“Never underestimate Donald Trump,” said Sam Nunberg, a Trump adviser during the 2016 campaign. “He’s able to adapt to any situation.”
In the past, too, Trump stared down these existential threats with small, sometimes seat-of-the-pants teams on the 26th floor of Trump Tower, not as an incumbent president backed by a sweeping, sophisticated, funds-flush reelection operation—his campaign and adjacent entities raised $212 million in the first quarter and have raked in more than $1 billion overall—well-equipped, ready and willing to fight these next six and a half months on a narrowed, drastically altered front, a “virtual” campaign that could be defined by screens and fear.
Come November, Trump could win again, say political strategists associated with both major parties, not in spite of the coronavirus but because of it.
“If I was Brad Parscale,” Greta Carnes, the national organizing director for Pete Buttigieg’s presidential campaign, told me, referring to Trump’s campaign manager, “I would be salivating right now, because this is the exact kind of environment where Trump will do well.”
Anger, anxiety and an onslaught of misinformation online were engines of Trump’s political ascent, and this unprecedented, disjointed general election is shaping up to be rife with all three.
“This year is going to be so scary, so volatile, so anxiety-inducing,” Carnes said, “I just think in my heart of hearts that it’s going to take a really uphill battle for people to want to pick somebody else”—an extreme version, perhaps, of what saved post-Sept. 11 George W. Bush in 2004, the strong pull to not change course even during a deeply unpopular war.
Presumptive Democratic nominee Joe Biden “before Covid actually had a better chance of being elected than he does now,” Rick Wilson, an anti-Trump Republican strategist, told me. Wilson’s reasoning: Biden’s comparatively absent from the national conversation right now—and Trump is making sure of it. “Trump’s numbers depend in part on Trump absorbing all of the spotlight. We learned this in ’16,” Wilson said, “and right now he’s absorbing all of it.”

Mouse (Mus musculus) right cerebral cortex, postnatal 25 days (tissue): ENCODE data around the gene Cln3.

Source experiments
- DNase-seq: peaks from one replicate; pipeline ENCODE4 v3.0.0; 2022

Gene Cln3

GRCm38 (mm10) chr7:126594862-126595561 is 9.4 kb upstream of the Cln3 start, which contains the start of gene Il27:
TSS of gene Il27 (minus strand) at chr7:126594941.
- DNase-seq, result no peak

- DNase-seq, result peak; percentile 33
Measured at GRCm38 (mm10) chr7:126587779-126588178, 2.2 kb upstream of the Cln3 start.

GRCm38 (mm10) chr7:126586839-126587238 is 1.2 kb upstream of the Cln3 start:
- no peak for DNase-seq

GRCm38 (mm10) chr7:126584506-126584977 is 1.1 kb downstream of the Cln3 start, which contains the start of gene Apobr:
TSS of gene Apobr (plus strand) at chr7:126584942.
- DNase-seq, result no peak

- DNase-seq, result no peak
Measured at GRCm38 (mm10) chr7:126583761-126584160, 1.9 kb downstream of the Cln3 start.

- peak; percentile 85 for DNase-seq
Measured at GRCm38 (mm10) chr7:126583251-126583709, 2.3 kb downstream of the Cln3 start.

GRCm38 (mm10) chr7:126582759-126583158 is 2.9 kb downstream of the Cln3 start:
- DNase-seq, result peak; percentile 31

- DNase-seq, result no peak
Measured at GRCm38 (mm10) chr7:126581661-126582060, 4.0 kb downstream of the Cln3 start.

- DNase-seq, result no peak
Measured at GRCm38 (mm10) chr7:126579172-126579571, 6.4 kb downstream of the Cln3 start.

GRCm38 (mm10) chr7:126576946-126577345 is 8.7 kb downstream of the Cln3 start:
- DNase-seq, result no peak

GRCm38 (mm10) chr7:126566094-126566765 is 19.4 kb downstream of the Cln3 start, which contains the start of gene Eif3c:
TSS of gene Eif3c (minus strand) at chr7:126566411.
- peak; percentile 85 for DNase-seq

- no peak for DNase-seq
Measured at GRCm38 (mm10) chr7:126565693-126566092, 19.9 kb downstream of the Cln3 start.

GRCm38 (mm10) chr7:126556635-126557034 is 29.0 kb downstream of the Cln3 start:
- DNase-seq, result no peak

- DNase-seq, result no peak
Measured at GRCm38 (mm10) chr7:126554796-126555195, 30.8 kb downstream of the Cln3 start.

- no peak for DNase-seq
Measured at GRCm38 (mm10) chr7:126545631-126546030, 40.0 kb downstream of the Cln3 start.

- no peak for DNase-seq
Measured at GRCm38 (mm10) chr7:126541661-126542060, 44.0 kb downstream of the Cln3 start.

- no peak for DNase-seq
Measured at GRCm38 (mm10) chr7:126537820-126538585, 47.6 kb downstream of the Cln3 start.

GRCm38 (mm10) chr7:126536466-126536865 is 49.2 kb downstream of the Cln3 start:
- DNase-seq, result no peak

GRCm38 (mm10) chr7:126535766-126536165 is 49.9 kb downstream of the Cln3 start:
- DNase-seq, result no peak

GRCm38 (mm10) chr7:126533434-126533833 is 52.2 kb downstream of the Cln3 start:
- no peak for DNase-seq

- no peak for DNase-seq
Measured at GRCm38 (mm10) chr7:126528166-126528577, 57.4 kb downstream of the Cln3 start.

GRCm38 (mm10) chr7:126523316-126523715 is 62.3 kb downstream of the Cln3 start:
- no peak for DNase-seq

Attention can be good or bad, but a central gambit of the life of Trump is that that’s actually not true. That it’s all good. That attention is power. That if you’re watching, he’s winning.
“Anybody who studies him and studies the nature of power and propaganda when melded together should understand that this is not going to be easy,” veteran Democratic strategist Hank Sheinkopf said of his party’s shot to make Trump a one-term president.
“Americans are suckers for a good story,” he said. “Donald Trump is going to give ‘em a good story.”
And that story is?
“The story is,” he said, shifting into the ominous voice of a classic political ad narrator, “the nation faced its greatest crisis since the Second World War. And we were led by a president who had been hobbled by people who had tried to destroy him from Day One. The economy was in tatters. Millions were out of work. What did Donald Trump do? He did what all great American leaders have done. X, Y, Z. Now, despite what we’ve been through, this most extraordinary nation, blessed by God, is on its way back. It won’t be easy, but we’re going to get there, because Donald Trump is leading the way.”
The video the president showed at the beginning of Monday’s briefing that many described as propaganda marked an escalation in this effort and a likely preview of what’s to come. “PRESIDENT TRUMP TOOK DECISIVE ACTION,” the screen said.
And on Thursday, on the heels of the latest dismal unemployment numbers, the Trump campaign blasted out an email, with a quote attributable to its communications director, trying to flip the narrative. It echoed Sheinkopf’s mock script. “Under the president’s leadership the economy reached unprecedented heights before it was artificially interrupted and it will be though his guidance that we’ll restore it to greatness …”
Don’t believe this can work?
Don’t believe Trump can win?
“Talk to President Hillary Clinton,” Sheinkopf said.
All Rights Reserved for MICHAEL KRUSE